I'm not sure how you're previous point relates to my previous post. It seems you're trying to beat around what I was saying because you know it's a valid point and disproves what you were saying. That's what I was getting at.PR0v3 wrote: ↑Wed Oct 28, 2020 10:40 pmI’m not really sure what your point is then and how it relates to my original post?jjleurquin wrote: ↑Wed Oct 28, 2020 9:31 pmI'm not talking about the damn slot machines. I'm talking about the oddsmakers that decide what the lines are going to be every sunday. While their model is not perfect they will always come out ahead by using historical data to determine the odds and they'll move the line to even out the bets to get their 10% commission. Is it possible to beat them in the long run? Yes. but it's not likely.PR0v3 wrote: ↑Wed Oct 28, 2020 6:35 pmNo, it’s not the same perspective. Casino games are built on odds. The slot machines have built in odds to the games. For example, for every $1.00 put into the slot machine, it is programmed to give back $.98. This is written in code, it is predictable, it is the odds. Over time, this is what will happen. There may be some jackpots hit every now and then that cost the casino money on that pull, but with a large enough sample size they will make $.02 on every play. The odds are in the casino’s favor. Over time you cannot win.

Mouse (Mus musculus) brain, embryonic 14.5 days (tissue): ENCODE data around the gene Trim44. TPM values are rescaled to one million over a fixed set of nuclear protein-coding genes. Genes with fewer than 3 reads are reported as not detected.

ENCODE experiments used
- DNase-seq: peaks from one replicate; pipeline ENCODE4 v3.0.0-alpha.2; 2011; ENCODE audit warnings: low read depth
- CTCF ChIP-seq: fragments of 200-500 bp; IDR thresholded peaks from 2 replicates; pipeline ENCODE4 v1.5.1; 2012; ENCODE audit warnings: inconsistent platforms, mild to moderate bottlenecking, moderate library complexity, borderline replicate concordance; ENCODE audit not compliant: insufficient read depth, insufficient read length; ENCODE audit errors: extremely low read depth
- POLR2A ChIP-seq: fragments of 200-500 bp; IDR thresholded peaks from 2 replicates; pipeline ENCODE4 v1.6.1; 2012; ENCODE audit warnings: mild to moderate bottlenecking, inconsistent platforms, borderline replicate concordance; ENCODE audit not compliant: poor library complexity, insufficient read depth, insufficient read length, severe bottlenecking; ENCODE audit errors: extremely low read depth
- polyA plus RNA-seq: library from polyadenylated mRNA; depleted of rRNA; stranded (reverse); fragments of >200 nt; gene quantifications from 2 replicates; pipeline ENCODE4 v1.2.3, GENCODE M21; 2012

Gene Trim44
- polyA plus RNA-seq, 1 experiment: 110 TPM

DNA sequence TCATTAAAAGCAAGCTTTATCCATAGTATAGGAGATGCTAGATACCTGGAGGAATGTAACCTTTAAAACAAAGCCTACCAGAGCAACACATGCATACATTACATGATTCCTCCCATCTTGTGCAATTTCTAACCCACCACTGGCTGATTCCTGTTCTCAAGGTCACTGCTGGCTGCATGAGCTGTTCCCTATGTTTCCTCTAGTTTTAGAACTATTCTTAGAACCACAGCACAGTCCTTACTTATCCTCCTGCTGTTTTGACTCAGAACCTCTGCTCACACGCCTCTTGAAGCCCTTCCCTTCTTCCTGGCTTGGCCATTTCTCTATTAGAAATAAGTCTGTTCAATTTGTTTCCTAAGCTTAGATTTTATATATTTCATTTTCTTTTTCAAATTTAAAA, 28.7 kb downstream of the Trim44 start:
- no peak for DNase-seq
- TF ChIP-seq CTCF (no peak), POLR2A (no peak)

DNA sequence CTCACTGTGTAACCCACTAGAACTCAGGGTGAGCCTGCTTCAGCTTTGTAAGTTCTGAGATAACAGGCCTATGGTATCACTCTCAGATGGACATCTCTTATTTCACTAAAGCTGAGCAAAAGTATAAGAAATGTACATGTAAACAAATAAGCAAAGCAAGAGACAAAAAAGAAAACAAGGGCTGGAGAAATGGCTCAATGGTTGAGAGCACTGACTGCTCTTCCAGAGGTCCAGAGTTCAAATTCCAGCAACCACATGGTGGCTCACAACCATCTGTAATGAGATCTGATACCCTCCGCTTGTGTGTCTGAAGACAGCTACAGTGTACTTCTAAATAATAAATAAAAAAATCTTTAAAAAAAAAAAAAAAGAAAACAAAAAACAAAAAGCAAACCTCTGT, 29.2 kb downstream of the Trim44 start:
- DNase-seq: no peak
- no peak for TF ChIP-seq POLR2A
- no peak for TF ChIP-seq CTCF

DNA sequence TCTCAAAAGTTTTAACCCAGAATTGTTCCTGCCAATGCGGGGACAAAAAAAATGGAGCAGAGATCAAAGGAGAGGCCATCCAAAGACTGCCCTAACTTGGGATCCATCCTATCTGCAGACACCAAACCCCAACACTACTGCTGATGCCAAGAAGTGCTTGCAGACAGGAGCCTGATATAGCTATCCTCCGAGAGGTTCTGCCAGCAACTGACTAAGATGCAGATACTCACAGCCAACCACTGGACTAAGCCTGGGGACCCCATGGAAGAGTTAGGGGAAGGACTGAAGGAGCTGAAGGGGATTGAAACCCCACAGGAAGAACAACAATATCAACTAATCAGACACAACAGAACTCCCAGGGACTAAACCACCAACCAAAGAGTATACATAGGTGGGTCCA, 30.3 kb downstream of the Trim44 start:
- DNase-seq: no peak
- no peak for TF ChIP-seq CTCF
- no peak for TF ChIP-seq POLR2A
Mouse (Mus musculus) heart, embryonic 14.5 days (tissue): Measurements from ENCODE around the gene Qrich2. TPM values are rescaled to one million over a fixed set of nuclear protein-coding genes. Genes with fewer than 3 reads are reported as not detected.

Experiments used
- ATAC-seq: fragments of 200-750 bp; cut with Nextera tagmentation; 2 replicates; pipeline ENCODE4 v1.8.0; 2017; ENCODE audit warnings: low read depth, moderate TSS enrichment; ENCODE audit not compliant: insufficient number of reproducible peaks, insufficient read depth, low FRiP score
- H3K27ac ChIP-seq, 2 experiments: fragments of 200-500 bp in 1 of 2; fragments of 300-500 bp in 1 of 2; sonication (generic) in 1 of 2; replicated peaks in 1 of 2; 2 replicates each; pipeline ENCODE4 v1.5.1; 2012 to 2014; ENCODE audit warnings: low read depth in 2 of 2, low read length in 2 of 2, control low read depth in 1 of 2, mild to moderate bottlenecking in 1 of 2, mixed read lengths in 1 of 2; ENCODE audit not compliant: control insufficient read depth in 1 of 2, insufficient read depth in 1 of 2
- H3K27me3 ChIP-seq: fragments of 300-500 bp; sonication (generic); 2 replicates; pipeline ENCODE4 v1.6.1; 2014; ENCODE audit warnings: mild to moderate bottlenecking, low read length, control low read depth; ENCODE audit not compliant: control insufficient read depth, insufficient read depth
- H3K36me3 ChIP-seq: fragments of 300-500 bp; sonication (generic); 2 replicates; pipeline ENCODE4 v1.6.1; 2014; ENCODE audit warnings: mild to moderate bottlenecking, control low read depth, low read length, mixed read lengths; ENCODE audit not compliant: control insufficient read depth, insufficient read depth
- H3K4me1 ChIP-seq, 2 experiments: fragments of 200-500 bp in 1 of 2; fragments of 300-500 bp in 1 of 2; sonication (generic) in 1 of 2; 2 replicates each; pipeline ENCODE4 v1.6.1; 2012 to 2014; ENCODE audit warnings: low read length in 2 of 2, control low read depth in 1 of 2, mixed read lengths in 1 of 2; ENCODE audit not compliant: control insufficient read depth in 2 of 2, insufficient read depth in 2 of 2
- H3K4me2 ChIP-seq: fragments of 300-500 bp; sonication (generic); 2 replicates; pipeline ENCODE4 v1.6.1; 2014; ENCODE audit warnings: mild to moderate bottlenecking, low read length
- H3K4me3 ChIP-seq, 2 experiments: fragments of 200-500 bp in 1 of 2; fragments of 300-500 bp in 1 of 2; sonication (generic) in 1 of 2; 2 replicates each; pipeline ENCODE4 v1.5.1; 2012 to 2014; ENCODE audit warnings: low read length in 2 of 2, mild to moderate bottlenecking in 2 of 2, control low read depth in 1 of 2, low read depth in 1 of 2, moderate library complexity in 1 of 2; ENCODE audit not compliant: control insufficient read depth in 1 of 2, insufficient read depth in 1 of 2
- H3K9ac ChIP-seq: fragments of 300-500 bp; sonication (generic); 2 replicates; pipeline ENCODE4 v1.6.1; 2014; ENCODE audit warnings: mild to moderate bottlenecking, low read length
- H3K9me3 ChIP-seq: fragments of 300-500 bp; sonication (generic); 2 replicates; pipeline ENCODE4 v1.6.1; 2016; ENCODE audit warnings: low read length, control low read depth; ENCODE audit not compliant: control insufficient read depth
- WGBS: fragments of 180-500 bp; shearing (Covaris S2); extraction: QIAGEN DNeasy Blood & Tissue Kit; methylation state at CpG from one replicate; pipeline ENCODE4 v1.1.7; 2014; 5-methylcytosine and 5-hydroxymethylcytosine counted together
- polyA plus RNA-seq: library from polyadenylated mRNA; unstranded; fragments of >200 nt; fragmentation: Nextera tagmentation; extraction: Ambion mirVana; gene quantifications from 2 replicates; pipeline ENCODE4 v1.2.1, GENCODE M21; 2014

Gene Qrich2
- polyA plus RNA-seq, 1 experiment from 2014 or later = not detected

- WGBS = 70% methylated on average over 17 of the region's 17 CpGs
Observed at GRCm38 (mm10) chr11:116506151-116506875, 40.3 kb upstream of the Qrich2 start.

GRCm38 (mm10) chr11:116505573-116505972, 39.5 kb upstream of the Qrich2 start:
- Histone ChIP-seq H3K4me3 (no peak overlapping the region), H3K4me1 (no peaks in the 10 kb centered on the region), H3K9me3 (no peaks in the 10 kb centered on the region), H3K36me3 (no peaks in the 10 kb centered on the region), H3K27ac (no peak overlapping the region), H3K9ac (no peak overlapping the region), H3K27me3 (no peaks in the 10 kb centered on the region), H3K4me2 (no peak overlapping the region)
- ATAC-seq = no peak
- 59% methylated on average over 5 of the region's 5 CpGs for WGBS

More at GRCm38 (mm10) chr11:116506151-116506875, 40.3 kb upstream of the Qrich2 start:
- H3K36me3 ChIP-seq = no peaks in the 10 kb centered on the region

What people are doing with fantasy football “analytics” and “models” is different. We do not know the odds of the game, we only know the results of the past slot machine pulls. If I play the slot machine, feed it $100 and hit a million dollar jackpot, I made a losing play. My EV on a $100 pull is $98. What the analytic crowd is doing is taking the $1M jackpot, comparing it to the $100 pull, and saying that when I go to the casino next door and play a completely different slot machine that my odds of winning $1M is 100%, since, you know, it just hit that way last time I pulled a slot. That is not how it works.
Either you think oddsmakers don't know what they're doing. Or you agree that making models like this is indicative of what will happen in the future. Which one is it, because one disproves the other.